THE BHAGAVAD GITA: KARMA YOGA #2
Written by Estella Vall
Simply put, one doesn’t get emotionally involved in the action being performed, becoming overly excited, upset or angry when the result of an action is not as expected. Gita also talks about “Meta-Karma Yoga”, which means not getting irritated, annoyed or unhappy when one gets attached to the result even after trying to practice Karma Yoga.
Krishna (Arjuna’s friend and chariot driver) explains that work done without selfish expectations purifies one’s mind and, gradually, makes an individual fit to see the value of reason. He states that it’s not necessary to remain in external solitude, or remain actionless, in order to practice a spiritual life, since the state of action or inaction is primarily determined in the mind.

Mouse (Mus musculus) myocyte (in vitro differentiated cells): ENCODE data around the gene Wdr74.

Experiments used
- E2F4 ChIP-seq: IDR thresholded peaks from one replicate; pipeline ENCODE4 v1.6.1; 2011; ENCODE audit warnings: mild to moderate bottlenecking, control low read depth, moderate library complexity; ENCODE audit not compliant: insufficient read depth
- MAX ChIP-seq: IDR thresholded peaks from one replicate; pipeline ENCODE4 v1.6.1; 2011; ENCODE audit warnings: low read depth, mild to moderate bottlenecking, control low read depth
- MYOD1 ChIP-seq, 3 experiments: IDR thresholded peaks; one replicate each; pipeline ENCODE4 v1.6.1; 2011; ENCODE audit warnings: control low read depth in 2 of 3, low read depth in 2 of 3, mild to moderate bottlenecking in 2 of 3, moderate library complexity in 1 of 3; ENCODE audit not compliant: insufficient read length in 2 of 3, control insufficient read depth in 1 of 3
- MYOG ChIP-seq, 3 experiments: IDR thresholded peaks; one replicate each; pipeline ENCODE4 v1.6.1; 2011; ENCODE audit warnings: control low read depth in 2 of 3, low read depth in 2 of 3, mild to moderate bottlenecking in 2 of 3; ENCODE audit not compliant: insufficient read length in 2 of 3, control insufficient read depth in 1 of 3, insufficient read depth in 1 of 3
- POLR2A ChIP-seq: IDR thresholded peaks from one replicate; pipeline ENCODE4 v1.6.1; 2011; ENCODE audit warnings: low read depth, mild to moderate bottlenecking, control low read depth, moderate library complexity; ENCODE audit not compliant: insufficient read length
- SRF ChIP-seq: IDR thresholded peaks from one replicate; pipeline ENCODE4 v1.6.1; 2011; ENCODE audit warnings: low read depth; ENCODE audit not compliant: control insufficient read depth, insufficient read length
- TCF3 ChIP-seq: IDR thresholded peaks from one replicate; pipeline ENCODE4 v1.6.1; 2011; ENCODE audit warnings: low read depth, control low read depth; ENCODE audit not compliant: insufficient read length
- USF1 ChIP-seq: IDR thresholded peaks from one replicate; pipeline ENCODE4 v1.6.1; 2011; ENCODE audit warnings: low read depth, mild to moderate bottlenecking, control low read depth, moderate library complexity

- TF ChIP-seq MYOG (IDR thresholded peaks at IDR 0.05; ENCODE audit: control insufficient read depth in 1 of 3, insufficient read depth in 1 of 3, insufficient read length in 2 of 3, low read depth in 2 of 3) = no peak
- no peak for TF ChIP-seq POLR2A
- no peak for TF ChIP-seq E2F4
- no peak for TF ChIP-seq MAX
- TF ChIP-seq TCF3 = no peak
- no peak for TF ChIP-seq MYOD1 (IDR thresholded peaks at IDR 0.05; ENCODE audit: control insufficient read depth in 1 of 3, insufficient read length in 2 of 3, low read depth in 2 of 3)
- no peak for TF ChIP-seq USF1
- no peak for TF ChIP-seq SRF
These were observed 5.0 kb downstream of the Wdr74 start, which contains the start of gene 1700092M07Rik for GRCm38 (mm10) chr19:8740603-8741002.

It’s often said that we don’t find yoga, but that yoga finds us. That something in our life, in the universe, responds to our readiness to benefit from what yoga has to offer us and then presents us with an invitation. Our willingness to accept that invitation is entirely up to us. How receptive we are to such an invitation usually reflects what kind of perceptions we have of yoga.
In studying the ancient Sanskrit texts in which the word yoga first appeared, one observes that its usage was quite broad. Contrary to what some may think, the definition of yoga wasn’t restricted to the bodily postures most of the western world associates it with, but rather, it encompassed a wide range of ways to connect with one’s highest potential.
Therefore, those who first used the word yoga regarded it as a highly complex term. Their definition of yoga was expansive and included not only the process of yoga but the outcome as well.
It’s as if yoga were asking us not to worry about time, or about what yoga can do for us, or where it can take us, but to simply be in the present moment with our yoga practice.